April 19, 2007 Toronto FC Notebook (from CBC Sports Online)

Toronto FC Notebook
Thursday, April 19, 2007
by John Molinaro
Each week, CBC Sports Online's John Molinaro brings you latest news from the Toronto FC locker-room and training sessions.

TORONTO SIGNS DANNY DICHO - Toronto added another striker Tuesday when it signed Danny Dichio from English club Preston North End.

Coach Mo Johnston believes Dichio is a key addition for the club, which has been outscored 6-0 in their first two games of the season.

"Danny will hold the ball up for us. He's someone different in this league," Johnston told reporters Tuesday.

"Danny won't be muscled off the ball easily. He's good in the air and good on set pieces," added Johnston.

Johnston thinks Dichio will compliment the talents of forwards Edson Buddle, Alecko Eskandarian and Conor Casey.

"We have enough strikers to score goals. Buddle is one of the all-time leading goal-scorers in the league Eskandarian can score. I know Dichio can score and Conor Casey can score, so there's four quality strikers right there."

Buddle is anxious to break out of his scoring slump.

"Two games have gone by and hopefully a third doesn't pass without us scoring a goal. For me, it's been a little bit frustrating not being able to score," the Toronto forward told CBC Sports Online.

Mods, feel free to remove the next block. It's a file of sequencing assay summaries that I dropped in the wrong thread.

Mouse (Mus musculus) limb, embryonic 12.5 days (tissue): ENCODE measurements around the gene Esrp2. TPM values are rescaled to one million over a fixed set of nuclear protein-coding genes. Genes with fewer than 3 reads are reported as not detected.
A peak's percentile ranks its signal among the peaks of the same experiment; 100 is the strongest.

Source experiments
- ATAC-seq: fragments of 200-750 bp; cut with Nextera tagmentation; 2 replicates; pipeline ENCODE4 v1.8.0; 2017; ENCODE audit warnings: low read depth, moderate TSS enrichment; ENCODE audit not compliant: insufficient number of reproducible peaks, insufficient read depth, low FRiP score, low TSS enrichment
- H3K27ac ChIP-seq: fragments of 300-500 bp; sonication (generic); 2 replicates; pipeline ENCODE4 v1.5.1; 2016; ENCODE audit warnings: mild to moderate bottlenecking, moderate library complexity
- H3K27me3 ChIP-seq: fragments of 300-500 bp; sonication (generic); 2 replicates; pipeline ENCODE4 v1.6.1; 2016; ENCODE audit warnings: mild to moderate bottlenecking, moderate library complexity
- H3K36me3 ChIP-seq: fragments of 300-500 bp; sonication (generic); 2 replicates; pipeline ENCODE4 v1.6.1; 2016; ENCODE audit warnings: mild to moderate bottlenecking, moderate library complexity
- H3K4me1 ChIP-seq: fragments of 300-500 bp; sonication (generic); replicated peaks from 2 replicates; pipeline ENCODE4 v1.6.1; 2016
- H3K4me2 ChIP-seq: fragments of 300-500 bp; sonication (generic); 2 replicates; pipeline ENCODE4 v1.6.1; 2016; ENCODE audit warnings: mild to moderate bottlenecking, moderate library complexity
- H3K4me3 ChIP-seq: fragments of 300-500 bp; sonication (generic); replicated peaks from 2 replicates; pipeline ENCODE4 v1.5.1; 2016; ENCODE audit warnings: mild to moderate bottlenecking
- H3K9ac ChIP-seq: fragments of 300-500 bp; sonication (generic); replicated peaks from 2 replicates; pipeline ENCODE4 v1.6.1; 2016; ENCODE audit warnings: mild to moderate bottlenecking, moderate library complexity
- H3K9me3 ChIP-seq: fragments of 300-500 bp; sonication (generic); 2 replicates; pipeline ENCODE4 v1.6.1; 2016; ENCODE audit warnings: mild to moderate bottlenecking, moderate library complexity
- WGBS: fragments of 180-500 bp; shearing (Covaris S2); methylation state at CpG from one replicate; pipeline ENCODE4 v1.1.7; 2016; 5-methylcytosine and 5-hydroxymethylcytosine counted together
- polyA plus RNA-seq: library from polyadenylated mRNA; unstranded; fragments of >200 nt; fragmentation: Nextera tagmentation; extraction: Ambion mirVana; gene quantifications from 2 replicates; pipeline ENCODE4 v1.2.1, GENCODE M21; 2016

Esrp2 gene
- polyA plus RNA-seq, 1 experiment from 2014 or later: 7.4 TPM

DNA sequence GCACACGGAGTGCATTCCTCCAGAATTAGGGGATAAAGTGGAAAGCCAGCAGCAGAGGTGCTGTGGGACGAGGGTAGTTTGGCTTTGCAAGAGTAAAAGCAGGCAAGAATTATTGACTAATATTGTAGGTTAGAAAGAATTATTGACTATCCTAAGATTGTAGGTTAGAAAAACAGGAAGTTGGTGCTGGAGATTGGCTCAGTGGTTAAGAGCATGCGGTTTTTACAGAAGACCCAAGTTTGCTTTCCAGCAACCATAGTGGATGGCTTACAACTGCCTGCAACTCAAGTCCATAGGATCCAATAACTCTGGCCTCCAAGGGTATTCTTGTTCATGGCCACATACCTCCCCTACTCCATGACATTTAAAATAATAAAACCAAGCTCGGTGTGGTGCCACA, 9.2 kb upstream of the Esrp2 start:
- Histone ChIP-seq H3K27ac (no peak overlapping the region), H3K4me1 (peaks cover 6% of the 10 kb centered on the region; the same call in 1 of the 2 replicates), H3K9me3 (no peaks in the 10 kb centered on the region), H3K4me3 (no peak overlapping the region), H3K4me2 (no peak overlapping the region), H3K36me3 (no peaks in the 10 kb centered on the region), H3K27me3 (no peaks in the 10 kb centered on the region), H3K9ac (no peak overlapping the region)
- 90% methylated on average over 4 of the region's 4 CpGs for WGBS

"I think once we get moving collectively as a team and learn how to defend with all 11 players, we'll look more dangerous in their half and start our attack from inside their half instead from our back line."

Coach Johnston said Canadian forward Andrea Lombardo, a member of the club's youth development roster, "will get his chance" before the season ends.

Johnston also said he's looking to sign another goalkeeper. Rookie Tomer Chencinski, another youth member, has backed up starter Greg Sutton through the first two games of the campaign.

"We won't be sticking with Tomer. We're certainly looking," said Johnston, adding that he hopes to announce the signing of a new goalkeeper before the end of the week.

WYNNE, GOLDTHWAITE COME ABOARD - Toronto also bolstered its defence by making two separate trades on Wednesday with the New York Red Bulls and Houston Dynamo.

In exchange for Marvell Wynne, the son of the former major-league baseball player with the same name, New York get Toronto's second-round selection in next year's MLS draft and partial allocation money.

Toronto receives Kevin Goldthwaite and a first-round pick in the 2008 MLS draft in the Houston deal for midfielder Richard Mulrooney, who leaves the Canadian club after just two games - the team acquired the Memphis native last month in a trade with FC Dallas.

RONNIE O'BRIEN UPDATE - Toronto suffered a big blow two weeks ago when midfielder Ronnie O'Brien partially tore a ligament in his right knee during practice.

O'Brien was expected to be out for four to six weeks, but the Irishman, who travelled to Dallas to receive treatment, was back training with the club in Toronto this week and is hopeful he'll be available to play in the club's home opener on April 28.